Gathering of Friends 2014 Review: Part 4

Our fourth post on all the pitches we had with publishers at this year’s Gathering of Friends! You can read the previous posts here:

Gathering of Friends in review Part 1- ZMan/Filosofia

Gathering of Friends in review Part 2 – Days of Wonder, Ystari, Abacusspiele, R&R Games, Zoch

Gathering of Friends in review Part 3 – Huch & Friends, Toy Vault, Mercury Games, Think Fun

iEllo

LOGOIELLOWe met with Stephan from iEllo and we were surprised that he liked the first game that we started pitching to him: Chainables. We actually hadn’t pitched this to many other publishers because we had brought it last year and found that a language game wasn’t a top priority with a lot of the German publishers! But Stephan really liked it and wants us to submit a Print and Play to his partner to try it. Of our other games, Stephan really liked What’s That and Zombie Slam. When we were pitching What’s That, he was nodding and getting the idea of the game – but then when I said the last part of the pitch – that everyone has to work together and figure out the commonality between everything – he lit up and said, “I want it! Let’s play – but I want it!” That felt good! He also liked Herdables and said if we could make it play up to 4 players then we should submit it.

We also played Ignotus with him and he was digging it right up until the end. The game had players getting rid of tokens – but the endgame proved to be a bit of a letdown as one player could have 1 token left and no one could do anything to stop it. He had liked it up until that point and then had to pass on that one. He did want to take Chainables, Zombie Slam and What’s That though – so…win!

Afterwards I was sitting with Sen and Josh Cappel and asked them to help me figure out how to fix Ignotus. As we were playing Josh was not really liking it because he doesn’t like deduction games. His thought is “you either 100% know it or you 100% don’t know it” and so he wasn’t too interested in the game. We persisted and Josh almost flippantly said that the game would be better if we could bluff. Hmmm –that’s interesting. We immediately tried it and it worked awesomely! Now it wasn’t about getting rid of your tokens but by gaining points – which you could only get if you guessed someone’s Goal Card. I met up with Think Fun and Huch & Friends again to let them know about the changes and they were both happy with the new direction for the game! It’s amazing to me that some of our games got interest from publishers – then we changed them while we were at the event and had to re-pitch them! I am way more confident with both Ignotus and Lions Share because of the changes we made though!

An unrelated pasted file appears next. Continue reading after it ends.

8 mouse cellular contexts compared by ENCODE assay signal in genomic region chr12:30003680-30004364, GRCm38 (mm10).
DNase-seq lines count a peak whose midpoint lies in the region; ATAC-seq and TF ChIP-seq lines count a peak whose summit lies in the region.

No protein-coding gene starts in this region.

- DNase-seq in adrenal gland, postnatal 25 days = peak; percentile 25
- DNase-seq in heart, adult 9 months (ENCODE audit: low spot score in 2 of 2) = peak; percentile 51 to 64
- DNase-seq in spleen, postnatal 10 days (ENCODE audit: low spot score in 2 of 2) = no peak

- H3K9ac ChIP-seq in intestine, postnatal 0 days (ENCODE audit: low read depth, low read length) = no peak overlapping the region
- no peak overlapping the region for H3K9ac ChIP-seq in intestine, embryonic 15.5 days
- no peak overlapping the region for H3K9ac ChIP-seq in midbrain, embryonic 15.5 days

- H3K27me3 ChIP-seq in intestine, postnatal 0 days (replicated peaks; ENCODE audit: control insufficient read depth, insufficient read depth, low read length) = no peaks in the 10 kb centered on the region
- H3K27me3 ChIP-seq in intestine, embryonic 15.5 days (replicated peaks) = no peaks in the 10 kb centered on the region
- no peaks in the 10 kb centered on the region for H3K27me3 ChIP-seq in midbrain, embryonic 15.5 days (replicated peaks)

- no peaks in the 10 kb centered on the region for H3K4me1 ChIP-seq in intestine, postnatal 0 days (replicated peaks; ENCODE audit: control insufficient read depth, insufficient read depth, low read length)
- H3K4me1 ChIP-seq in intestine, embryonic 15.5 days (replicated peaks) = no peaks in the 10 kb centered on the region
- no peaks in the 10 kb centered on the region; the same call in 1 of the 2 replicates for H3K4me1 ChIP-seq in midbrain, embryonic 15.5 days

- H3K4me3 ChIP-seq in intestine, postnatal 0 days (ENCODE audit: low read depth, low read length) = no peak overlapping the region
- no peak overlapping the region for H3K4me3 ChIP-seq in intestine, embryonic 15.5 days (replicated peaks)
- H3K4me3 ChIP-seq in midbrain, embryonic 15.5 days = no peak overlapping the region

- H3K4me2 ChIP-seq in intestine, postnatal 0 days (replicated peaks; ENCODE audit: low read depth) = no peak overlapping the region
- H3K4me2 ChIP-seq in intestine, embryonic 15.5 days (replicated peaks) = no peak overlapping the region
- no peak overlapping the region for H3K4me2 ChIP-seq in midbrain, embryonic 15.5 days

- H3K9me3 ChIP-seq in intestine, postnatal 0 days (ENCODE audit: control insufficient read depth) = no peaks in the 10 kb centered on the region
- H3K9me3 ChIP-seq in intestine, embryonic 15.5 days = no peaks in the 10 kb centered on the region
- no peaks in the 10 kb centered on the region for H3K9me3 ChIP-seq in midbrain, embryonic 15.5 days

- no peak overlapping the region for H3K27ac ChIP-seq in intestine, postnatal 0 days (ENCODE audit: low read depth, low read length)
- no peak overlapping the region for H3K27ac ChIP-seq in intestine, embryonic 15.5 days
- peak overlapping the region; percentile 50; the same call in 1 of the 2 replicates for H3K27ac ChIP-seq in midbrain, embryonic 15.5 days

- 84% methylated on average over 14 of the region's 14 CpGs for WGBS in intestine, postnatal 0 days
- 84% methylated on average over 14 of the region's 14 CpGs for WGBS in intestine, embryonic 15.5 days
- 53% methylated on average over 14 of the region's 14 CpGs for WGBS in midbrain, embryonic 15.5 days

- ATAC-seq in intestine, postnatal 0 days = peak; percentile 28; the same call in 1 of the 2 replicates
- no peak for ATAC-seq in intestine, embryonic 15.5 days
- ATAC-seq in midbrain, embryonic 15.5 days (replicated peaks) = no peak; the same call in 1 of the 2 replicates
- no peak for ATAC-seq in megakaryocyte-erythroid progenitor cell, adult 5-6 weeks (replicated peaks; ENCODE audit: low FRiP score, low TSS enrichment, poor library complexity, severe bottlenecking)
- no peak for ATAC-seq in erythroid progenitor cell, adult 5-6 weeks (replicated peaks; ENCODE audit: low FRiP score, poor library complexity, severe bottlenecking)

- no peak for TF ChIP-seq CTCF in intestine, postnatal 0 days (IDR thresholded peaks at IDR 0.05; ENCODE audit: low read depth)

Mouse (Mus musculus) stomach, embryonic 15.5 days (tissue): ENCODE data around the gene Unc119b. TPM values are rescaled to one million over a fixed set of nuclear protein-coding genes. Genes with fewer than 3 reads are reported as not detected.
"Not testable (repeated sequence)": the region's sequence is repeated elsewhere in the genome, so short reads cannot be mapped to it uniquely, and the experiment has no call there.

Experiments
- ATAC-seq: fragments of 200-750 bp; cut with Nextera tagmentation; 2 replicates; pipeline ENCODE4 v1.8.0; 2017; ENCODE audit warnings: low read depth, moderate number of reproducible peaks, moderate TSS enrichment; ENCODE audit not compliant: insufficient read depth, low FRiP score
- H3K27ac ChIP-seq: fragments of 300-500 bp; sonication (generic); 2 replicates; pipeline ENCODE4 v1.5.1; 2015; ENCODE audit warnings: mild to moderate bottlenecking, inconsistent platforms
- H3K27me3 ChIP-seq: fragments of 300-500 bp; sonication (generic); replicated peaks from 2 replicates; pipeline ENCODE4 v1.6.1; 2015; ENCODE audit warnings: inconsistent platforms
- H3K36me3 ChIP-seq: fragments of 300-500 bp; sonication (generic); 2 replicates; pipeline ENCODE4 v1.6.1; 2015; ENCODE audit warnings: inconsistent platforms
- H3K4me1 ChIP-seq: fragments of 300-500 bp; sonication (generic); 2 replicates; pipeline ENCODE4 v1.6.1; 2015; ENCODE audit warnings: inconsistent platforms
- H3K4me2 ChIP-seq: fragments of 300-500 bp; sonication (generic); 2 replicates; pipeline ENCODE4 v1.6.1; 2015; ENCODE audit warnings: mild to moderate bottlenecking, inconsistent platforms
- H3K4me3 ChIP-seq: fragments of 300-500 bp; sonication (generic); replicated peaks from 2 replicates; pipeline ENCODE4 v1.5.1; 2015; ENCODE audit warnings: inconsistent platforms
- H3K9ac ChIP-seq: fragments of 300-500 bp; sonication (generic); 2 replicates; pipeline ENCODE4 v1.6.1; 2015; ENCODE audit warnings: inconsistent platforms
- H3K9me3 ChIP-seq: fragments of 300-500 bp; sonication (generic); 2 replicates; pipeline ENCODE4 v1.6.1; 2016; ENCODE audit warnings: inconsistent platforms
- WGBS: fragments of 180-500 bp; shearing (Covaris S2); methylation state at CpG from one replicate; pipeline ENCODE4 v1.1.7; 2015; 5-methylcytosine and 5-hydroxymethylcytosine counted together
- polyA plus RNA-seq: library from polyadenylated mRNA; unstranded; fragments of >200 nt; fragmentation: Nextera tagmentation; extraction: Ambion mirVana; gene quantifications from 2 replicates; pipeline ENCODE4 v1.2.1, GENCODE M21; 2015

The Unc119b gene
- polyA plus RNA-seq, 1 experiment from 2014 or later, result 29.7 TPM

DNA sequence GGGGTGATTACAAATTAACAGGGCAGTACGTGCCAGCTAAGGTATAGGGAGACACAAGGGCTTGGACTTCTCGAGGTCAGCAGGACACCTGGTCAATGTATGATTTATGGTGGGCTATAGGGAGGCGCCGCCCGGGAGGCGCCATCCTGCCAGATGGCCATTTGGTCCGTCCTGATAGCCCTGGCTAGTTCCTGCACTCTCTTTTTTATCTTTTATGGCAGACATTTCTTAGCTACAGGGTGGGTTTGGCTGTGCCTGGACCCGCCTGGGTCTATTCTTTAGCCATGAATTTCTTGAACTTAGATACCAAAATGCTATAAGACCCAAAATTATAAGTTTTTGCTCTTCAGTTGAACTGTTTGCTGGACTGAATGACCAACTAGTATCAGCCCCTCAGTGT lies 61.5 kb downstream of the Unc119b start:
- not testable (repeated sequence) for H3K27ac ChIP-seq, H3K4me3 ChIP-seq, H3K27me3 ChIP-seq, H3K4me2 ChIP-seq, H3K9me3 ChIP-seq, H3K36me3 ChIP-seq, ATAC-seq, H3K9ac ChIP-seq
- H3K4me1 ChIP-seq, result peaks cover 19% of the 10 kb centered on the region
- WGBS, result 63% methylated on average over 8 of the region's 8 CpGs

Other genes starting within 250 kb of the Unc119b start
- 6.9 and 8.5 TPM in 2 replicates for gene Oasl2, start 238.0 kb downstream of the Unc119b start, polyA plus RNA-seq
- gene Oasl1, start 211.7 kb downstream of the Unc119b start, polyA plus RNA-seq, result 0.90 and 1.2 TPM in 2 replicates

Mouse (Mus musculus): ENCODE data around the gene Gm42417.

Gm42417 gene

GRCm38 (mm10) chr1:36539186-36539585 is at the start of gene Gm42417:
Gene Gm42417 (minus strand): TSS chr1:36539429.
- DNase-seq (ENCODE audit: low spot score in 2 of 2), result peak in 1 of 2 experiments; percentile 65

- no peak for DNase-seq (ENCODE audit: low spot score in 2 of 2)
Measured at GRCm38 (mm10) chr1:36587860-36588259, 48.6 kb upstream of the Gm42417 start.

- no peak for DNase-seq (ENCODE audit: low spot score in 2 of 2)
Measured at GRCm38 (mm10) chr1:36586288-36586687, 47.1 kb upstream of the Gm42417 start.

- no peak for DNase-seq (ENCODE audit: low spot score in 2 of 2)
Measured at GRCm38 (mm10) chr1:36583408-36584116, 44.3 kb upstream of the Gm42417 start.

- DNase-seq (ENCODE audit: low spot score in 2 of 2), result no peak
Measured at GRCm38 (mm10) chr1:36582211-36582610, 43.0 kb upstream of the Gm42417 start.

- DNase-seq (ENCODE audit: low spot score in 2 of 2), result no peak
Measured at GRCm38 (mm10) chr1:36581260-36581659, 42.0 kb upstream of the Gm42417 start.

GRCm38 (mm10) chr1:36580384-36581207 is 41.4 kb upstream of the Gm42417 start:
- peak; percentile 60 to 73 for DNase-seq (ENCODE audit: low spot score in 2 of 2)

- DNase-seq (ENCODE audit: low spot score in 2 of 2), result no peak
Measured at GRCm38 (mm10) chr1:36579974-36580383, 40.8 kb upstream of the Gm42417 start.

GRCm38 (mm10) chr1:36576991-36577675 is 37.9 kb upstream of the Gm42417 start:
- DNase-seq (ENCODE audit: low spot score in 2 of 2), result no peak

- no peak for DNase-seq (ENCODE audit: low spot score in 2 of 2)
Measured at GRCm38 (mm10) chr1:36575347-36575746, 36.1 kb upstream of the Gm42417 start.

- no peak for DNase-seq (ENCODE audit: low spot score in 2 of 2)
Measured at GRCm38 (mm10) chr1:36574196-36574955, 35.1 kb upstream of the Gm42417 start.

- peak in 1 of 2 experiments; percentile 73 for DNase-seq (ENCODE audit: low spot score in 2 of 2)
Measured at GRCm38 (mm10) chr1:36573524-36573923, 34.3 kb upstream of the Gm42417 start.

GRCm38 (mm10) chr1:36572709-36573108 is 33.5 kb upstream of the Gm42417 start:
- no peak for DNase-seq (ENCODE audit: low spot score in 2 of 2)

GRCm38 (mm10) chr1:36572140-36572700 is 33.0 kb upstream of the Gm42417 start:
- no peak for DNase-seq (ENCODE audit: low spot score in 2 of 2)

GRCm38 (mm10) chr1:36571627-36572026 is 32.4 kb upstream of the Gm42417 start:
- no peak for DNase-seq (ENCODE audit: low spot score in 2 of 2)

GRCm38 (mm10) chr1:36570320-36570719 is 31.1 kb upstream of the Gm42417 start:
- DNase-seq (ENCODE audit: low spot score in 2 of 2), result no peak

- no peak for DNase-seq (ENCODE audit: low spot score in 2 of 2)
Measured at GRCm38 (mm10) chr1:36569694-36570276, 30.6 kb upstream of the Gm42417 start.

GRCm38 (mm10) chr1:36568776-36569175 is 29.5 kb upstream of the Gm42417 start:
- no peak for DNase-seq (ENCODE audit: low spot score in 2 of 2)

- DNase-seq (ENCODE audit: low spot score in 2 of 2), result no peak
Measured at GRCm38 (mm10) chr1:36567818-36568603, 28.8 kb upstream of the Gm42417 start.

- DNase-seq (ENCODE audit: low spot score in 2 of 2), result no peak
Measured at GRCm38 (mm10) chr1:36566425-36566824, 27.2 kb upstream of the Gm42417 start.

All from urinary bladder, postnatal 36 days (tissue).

Repos

repos_prod_logoOur final meeting was with Cedrick from Repos. We kept seeing him while he was playing a game (like the 7 Wonders expansion, Babel) and we almost never met up. Fortunately we caught him on the last night he was there as he was heading back to his room for the night – lucky!! The only game we showed him was What’s That. We had shown him this game last year but we worked all year to improve the App and eventually it became so late that we decided to re-pitch it to him. We asked him if Repos had any ability to make apps and he whipped out his iPad and showed us the 7 Wonders App that is launching soon. It looked pretty damned amazing. We were convinced that they could do this game!! He left with his continued interest in the game and since the Gathering we have set him up with the App and are anxiously waiting their thoughts on the game once they playtest it in their offices.

So that’s it! A whirlwind of 10 days! Here’s a summary of the games we brought and the interest we got from publishers:

What’s That: Repos, iEllo, Mercury

Lions Share: Huch & Friends, Hans Im Gluck

Zombie Slam: iEllo, Mercury, Huch & Friends, Zoch

Rock Paper Wizards: Z-Man/Filosofia, Stonghold Games

Herdables: Huch & Friends, iEllo, Days of Wonder told us to connect with Blue Orange

Chainables: iEllo

Pig Goes Moo: Zoch

Ignotus: Think Fun, Huch & Friends, Abacusspiele

Towers of Nakh: Boo – no interest for this one. Weird – I thought this one would have appealed. We’re going to see if we can simplify it more, but I think it was a pass for most because of trying to think in 3D space was hard for many. I think there’s a publisher out there for this though!

That’s it for all of our pitches, but I have one more post about what else we did at the Gathering: play games! 🙂

-Jay Cormier

Sens-Turn

 

 

More picks!  This time I think there’s only 1 of a publisher rep though…Stephan Brissaud from iELLO (pronounced “Yellow”, if you were wondering).  Here he is playing Ignotus.

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Jay and I played this iELLO game, Phantom Society – oddly, a logic/deduction game as well, with William Attia and Martin Ethier.  They played the ghosts and they CRUSHED us.

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We also met the owner of Funagain.com during that pitch.  He was looking to establish a fulfillment service specifically for small publishers that ran Kickstarter campaigns.  Maybe we’ll here more about that in the future!  No pic, though…

After all our pitching was done, we got to play a lot of other games, including the following:

Coconuts from Mayday (monkey-shaped catapults fling coconuts into cups)

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Machi Koro from Pandasaurus (Setminion or Dotters of Catan – whatever you choose to call it, it’s awesome)